One thing I wish the people who make all the tieback tops would realize is that sometimes women have breasts, and they aren't all teeny tiny, sitting way the heck up on our chests like perky little lemon drops, for pity's sake.

/ramble off.

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1,619 Visitors; 25 Posts

Scrubs by nature of thier design are made for ease of movement, easily washed, and most are wrinkle resistent, so no need to iron. On casual day at work we are allowed to wear jeans, and to be honest i find my ROM is decreased and its just not fun to get urine, poop, etc on your jeans. FOr that reason i have a designated work jean if i even bother to wear them.

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4,826 Visitors; 288 Posts

I am still a student and have been on winter break. I have been wearing sweats (have not left the house/worn jeans since Dec 23rd!!) spending time with my kids. Well I went to put on my jeans today and could barely button them. I don't feel like I have gained weight but low and behold the scale says I have. I called my husband and told him that when I get a job I am going to have to invest in scrub pants with a regular waist and snap to keep my health/diet in check. Elastic waist pants sure are comfy but in my case I think they might be too comfy!

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ghillbert has 20 years experience and works as a ACNP-BC, CCRN.

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I am still a student and have been on winter break. I have been wearing sweats (have not left the house/worn jeans since Dec 23rd!!) spending time with my kids. Well I went to put on my jeans today and could barely button them. I don't feel like I have gained weight but low and behold the scale says I have. I called my husband and told him that when I get a job I am going to have to invest in scrub pants with a regular waist and snap to keep my health/diet in check. Elastic waist pants sure are comfy but in my case I think they might be too comfy!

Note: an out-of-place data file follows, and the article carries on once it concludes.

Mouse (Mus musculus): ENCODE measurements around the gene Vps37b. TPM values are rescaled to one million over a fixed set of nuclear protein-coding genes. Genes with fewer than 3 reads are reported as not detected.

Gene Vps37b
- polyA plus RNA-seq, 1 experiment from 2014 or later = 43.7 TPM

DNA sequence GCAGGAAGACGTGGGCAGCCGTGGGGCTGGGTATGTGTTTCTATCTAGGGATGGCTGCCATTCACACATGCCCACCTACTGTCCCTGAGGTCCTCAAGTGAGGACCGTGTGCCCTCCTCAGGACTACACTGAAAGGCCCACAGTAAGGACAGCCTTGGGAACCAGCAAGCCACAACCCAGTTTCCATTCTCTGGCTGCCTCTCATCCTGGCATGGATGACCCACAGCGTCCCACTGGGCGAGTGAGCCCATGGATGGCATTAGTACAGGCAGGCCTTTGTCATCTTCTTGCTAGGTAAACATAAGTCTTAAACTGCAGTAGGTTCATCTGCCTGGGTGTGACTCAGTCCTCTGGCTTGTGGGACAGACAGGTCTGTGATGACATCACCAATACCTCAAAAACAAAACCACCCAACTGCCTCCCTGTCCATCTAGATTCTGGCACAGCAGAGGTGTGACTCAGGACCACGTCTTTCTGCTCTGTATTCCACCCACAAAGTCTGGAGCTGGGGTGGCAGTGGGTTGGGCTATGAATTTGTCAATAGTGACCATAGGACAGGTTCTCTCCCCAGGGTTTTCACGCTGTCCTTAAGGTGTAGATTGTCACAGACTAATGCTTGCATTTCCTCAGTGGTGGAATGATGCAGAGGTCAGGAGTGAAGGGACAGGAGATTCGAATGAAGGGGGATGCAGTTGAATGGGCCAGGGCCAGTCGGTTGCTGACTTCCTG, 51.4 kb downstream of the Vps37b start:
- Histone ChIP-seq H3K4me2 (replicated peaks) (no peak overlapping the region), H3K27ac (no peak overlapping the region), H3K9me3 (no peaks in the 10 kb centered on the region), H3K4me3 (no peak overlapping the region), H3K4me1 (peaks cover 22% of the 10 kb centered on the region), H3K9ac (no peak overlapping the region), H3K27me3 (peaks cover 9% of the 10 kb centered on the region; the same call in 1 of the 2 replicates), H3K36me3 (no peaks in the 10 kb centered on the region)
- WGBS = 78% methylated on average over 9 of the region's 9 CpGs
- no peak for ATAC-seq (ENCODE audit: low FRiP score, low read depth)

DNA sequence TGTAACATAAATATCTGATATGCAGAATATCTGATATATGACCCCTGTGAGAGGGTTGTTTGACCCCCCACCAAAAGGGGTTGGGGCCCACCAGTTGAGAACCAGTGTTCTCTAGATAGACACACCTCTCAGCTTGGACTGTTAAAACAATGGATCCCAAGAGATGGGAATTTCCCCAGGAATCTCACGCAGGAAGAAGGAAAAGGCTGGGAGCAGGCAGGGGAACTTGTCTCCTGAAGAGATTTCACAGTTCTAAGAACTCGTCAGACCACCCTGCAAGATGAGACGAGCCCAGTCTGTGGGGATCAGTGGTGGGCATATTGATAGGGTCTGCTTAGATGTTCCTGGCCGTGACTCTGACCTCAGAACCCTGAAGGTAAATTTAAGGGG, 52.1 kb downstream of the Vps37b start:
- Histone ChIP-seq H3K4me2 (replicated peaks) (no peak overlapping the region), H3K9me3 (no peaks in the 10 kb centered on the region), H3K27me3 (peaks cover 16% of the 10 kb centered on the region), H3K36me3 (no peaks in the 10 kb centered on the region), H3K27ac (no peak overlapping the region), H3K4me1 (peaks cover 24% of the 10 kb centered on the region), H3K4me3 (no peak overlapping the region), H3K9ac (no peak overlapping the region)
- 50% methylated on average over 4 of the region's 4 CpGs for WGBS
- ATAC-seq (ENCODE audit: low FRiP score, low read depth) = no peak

You are right on that - I wear scrubs to work and have put on a ton of weight - can only tell when I have to wear "real clothes" and I can't do my pants up!

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Purple_Scrubs has 8 years experience as a BSN, RN and works as a School Nurse.

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One thing I wish the people who make all the tieback tops would realize is that sometimes women have breasts, and they aren't all teeny tiny, sitting way the heck up on our chests like perky little lemon drops, for pity's sake.

Amen, sister!

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Care4U391 has 26 years experience and works as a Starr Nurse.

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I think you are correct in your thinking about scrubs. Now all the hospitals want the nurses and techs to wear them. They also demand specific colors for each specialty, OR, Medical/Surgical etc. Some hospitals are going as far as to expect your credentials on the scrubs, for example if you are an RN or LPN, NP etc.

I feel like wearing scrubs is like wearing my PJ's to work because they are so comfortable. I do not think they look that professional. They can look sloppy if they fit too loosely. I also need pockets on the scrub top. Plus there can be so many different colors of blue, or green etc. unless the hospital buys them for the nurses and that will never happen...

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Bill E. Rubin has 7 years experience and works as a RN and Software Consultant.

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I just :redbeatheLOVE my Aviator scrubs with all of their pockets and durable fabric. I have several sets of them in sensible colors that look good on me and I thank the good Lord my hospital doesn't require us to wear a particular color or type of uniform as they will have to pry my Aviators off of my cold, dead body. :D

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ghillbert has 20 years experience and works as a ACNP-BC, CCRN.

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At home in Australia we used to wear navy tailored pants and a hospital-logo blouse. Hated ironing etc every time I worked - scrubs rock. My hospital provides and launders my scrubs... gotta love it.